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But it’s even worse than that. The standard procedure would be to promote it in limited release, generate buzz and then try to expand the movie to more screens as that’s the main source of revenue. Netflix ,of course, didn’t care about this at all as their revenue comes from subscribers, and just wanted it in theatres so it could possibly get an Oscar nod and for the attention it could bring to their service. Netflix didn’t even stage the kind of advertising campaign that a 31-theatre limited release film would normally receive. So “Beasts of No Nation” was released on October 15, 2015 and almost no one went to the theatre to see it. This makes sense because the only people who even knew it had come out were Netflix subscribers and since they could see it free at home, why would they go to the theatre? In the end, “Beasts of No Nation” was just as invisible to the Oscar nominee voters as it was to you or I or anyone else who doesn’t have Netflix.

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Yes, Idris Elba was nominated for the Golden Globes and won the SAG award but the nominees for those awards were determined by industry insiders and voters who are more focused on everything that is coming out. The Academy is more like you and me. It contains a lot more people that are just like the general population and aren’t keeping up on everything in the way of films. This is one of the reasons that studios send free screener copies of their films to Oscar voters, because they know they aren’t really up on everything or even care to be. You may think that’s wrong but that is just how the Oscars have always been.

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The Academy Awards is a celebration of the best of the best that movies had to offer in the past year, not to recognize a TV movie that was in 31 theatres for 2 weeks as a publicity stunt that no one went to see. When Netflix did this, they turned “Beasts of No Nation” from a theatrical release into a TV movie. That is perfectly fine but then they should be looking for an Emmy nomination just like the high quality content from HBO, Showtime, AMC or any other television based platform. This move basically destroyed Idris Elba’s chances of a nomination for an award that he was very likely to win.

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Photo Credit : cspc.gov

A similar thing happened to white actress Linda Fiorentino back in 1994. There was a lot of buzz and Oscar talk for her role in the film “The Last Seduction.” But it turned out that HBO had shown the movie on their station before it had been released in theaters. This made her ineligible for a nomination even though most critics felt she deserved one. Netflix made sure not to make that same mistake by releasing “Beasts of No Nation” simultaneously, but for all intents and purposes, it had the exact same effect.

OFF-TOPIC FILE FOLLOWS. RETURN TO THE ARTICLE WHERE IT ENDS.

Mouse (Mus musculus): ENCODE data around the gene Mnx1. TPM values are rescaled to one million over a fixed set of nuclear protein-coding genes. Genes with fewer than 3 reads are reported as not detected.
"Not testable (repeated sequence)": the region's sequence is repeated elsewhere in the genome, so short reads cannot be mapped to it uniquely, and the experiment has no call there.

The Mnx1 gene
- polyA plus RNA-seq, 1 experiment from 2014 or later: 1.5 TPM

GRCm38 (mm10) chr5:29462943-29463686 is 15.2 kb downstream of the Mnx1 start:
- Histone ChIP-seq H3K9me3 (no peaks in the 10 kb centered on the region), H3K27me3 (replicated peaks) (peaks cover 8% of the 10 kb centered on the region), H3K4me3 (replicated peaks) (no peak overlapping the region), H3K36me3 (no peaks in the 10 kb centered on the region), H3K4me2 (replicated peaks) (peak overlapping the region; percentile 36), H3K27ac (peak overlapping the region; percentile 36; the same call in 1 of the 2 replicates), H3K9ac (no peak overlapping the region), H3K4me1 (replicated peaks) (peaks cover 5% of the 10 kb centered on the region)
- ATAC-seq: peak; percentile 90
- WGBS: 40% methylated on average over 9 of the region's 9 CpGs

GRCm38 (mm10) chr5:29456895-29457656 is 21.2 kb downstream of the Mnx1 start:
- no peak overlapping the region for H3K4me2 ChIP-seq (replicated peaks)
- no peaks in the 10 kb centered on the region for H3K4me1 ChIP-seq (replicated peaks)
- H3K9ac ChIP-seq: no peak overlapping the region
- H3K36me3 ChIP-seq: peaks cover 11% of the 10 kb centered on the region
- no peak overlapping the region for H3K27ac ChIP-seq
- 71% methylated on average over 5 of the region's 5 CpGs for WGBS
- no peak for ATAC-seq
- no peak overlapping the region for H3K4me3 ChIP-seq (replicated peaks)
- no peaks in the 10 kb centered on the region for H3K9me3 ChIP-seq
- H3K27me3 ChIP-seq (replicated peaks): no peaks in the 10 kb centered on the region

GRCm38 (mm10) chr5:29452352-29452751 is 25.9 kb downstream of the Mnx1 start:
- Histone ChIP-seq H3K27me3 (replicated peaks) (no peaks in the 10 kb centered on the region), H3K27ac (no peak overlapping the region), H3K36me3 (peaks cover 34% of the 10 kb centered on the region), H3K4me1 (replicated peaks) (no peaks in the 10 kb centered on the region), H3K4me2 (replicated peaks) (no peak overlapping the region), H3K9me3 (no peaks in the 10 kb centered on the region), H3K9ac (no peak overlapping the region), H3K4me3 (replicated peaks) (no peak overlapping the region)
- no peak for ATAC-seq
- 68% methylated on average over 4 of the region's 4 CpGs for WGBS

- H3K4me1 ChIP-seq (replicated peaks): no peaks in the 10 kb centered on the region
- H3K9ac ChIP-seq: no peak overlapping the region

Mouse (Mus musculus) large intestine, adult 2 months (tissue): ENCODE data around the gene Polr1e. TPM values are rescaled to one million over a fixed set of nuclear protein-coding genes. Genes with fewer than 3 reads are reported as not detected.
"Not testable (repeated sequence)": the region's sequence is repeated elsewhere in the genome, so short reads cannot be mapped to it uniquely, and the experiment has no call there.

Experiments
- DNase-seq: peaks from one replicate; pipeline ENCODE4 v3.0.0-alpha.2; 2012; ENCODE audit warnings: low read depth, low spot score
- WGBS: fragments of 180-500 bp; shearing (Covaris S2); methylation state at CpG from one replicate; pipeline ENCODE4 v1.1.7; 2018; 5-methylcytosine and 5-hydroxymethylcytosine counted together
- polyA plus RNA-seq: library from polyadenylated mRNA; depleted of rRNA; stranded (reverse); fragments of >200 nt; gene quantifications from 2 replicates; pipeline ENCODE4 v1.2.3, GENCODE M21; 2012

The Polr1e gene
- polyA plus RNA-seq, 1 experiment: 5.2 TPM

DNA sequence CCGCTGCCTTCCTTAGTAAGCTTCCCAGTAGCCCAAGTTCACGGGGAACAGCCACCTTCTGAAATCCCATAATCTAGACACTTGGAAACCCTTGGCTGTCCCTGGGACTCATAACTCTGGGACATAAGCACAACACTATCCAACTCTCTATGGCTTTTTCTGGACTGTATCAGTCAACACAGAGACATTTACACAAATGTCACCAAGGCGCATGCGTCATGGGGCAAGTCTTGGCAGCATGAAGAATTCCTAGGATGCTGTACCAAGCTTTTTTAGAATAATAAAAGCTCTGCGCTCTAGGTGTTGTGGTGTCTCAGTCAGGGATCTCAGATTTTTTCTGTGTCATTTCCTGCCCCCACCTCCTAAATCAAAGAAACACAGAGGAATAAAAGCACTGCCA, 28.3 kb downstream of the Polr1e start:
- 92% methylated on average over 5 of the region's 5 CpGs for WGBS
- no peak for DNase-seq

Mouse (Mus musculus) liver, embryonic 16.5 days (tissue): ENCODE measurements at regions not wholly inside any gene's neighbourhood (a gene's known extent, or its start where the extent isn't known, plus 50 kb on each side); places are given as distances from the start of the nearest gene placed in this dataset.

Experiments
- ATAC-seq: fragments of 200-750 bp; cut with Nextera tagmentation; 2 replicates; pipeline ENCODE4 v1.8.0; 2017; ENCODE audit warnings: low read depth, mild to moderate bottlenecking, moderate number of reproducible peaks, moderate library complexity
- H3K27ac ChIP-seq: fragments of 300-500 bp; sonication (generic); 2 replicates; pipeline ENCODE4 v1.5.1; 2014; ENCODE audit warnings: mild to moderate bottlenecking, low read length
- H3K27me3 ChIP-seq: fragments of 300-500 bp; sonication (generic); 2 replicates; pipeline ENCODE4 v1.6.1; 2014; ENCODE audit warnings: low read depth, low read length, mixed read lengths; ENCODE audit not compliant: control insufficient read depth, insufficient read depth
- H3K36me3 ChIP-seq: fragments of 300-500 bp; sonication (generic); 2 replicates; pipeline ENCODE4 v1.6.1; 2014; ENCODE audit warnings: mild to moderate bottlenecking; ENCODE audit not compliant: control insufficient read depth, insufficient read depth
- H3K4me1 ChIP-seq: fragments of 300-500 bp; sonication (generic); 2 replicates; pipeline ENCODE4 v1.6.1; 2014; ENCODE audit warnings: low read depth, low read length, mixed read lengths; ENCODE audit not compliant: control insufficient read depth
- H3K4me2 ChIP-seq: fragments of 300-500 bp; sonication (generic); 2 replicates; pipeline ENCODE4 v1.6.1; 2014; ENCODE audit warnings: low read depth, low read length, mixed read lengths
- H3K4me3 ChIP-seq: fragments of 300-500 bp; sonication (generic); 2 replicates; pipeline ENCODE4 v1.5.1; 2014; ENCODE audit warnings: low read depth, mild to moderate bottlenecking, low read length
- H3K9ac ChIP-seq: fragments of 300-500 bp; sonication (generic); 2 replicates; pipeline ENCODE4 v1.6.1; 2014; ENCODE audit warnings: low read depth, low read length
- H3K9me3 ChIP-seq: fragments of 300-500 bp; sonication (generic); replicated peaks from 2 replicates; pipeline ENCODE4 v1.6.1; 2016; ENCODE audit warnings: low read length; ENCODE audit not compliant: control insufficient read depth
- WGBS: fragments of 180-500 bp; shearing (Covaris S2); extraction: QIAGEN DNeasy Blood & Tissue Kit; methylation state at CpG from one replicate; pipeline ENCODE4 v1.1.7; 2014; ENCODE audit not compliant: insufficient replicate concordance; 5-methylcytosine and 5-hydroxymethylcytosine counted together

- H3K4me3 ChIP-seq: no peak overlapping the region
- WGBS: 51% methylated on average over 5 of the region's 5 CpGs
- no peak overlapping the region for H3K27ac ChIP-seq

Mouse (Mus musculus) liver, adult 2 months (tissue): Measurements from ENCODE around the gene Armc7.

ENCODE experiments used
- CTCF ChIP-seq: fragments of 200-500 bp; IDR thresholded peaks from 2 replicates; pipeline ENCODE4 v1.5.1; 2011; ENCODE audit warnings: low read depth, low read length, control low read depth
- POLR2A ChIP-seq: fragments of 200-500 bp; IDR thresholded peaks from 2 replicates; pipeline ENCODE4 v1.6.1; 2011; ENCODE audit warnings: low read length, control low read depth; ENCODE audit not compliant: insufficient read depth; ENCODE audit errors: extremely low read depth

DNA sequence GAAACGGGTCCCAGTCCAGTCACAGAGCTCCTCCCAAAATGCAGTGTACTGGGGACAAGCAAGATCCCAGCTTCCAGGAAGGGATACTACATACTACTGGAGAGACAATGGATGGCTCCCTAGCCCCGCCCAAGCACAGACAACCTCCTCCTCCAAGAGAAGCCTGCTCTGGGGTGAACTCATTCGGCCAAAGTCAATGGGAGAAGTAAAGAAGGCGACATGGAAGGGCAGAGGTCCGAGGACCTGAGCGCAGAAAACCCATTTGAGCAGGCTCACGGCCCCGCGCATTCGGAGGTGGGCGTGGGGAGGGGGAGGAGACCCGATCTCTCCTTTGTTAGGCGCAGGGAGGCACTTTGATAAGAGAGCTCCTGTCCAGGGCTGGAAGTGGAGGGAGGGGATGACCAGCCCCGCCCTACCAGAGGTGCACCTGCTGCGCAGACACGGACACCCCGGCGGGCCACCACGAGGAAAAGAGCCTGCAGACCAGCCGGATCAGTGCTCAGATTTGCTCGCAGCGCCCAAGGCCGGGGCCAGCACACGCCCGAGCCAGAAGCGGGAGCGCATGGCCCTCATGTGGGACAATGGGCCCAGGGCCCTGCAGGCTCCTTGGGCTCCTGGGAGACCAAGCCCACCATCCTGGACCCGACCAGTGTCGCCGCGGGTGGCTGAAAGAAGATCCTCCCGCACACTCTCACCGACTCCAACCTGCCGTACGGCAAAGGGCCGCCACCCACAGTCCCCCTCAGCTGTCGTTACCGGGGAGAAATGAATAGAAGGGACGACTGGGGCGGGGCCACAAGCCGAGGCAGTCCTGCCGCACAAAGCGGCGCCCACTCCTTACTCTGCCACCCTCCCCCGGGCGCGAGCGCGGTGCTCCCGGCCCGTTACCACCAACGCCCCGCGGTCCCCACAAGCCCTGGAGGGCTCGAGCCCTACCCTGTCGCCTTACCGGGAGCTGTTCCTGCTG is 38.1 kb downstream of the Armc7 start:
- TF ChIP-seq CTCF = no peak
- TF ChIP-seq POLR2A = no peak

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Photo Credit : listal.com

Basically, what #Oscarssowhite comes down to are a combination of very good but not great movies & performances and an Oscar nomination for Idris Elba that was robbed from him by Netflix. None of these elements come even close to being racist. And this whole controversy just serves to increase racism, not heal it. What is really disturbing is that there are things going on that actually are racist and this nonsense takes attention away from those issues. For instance, this story about a black child who can’t continue going to a school that he likes and is qualified for because of an old racist segregation law that blocks African-Americans from attending.

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This entire situation puts the host of the show, Chris Rock in a very difficult situation. I have always been a fan of his humor and I loved his famous bit where he shows the difference between a black person and an n-word. I don’t know how he feels about this whole thing but I know he is rewriting his Oscar monologue and opening. I think he feels that he has to address this issue but I hope he doesn’t cave to the pressure of attacking the academy. If he uses common sense and says something that no one expects, for instance the difference between what’s racist and what’s not, that would truly be the best thing for everyone.

I do feel that the Oscars should make changes. I have always believed that, like the Golden Globes, the big awards should be broken into two categories, namely Drama and Comedy/Satire. That way apples can compete against apples, oranges can compete against oranges and more worthy movies and performances like Will Smith for instance can get nominations and wins without doing something outrageous that distorts the entire system.